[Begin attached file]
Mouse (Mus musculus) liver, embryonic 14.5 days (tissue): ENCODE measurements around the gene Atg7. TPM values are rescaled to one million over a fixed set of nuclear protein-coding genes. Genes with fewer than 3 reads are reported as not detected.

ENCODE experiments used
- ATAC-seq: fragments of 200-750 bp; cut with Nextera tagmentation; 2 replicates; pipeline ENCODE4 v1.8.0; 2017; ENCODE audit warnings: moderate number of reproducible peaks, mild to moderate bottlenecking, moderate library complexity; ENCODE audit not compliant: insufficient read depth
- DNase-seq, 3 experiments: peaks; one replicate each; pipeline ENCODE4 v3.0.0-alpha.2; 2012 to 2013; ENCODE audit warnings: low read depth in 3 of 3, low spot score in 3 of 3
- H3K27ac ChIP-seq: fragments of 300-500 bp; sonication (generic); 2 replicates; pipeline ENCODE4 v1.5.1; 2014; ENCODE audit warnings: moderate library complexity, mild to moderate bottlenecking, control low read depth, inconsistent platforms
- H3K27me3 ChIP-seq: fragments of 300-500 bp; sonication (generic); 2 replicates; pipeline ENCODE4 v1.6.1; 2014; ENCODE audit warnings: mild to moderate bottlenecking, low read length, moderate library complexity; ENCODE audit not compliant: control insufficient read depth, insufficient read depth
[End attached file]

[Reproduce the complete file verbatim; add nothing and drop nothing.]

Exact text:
Mouse (Mus musculus) liver, embryonic 14.5 days (tissue): ENCODE measurements around the gene Atg7. TPM values are rescaled to one million over a fixed set of nuclear protein-coding genes. Genes with fewer than 3 reads are reported as not detected.

ENCODE experiments used
- ATAC-seq: fragments of 200-750 bp; cut with Nextera tagmentation; 2 replicates; pipeline ENCODE4 v1.8.0; 2017; ENCODE audit warnings: moderate number of reproducible peaks, mild to moderate bottlenecking, moderate library complexity; ENCODE audit not compliant: insufficient read depth
- DNase-seq, 3 experiments: peaks; one replicate each; pipeline ENCODE4 v3.0.0-alpha.2; 2012 to 2013; ENCODE audit warnings: low read depth in 3 of 3, low spot score in 3 of 3
- H3K27ac ChIP-seq: fragments of 300-500 bp; sonication (generic); 2 replicates; pipeline ENCODE4 v1.5.1; 2014; ENCODE audit warnings: moderate library complexity, mild to moderate bottlenecking, control low read depth, inconsistent platforms
- H3K27me3 ChIP-seq: fragments of 300-500 bp; sonication (generic); 2 replicates; pipeline ENCODE4 v1.6.1; 2014; ENCODE audit warnings: mild to moderate bottlenecking, low read length, moderate library complexity; ENCODE audit not compliant: control insufficient read depth, insufficient read depth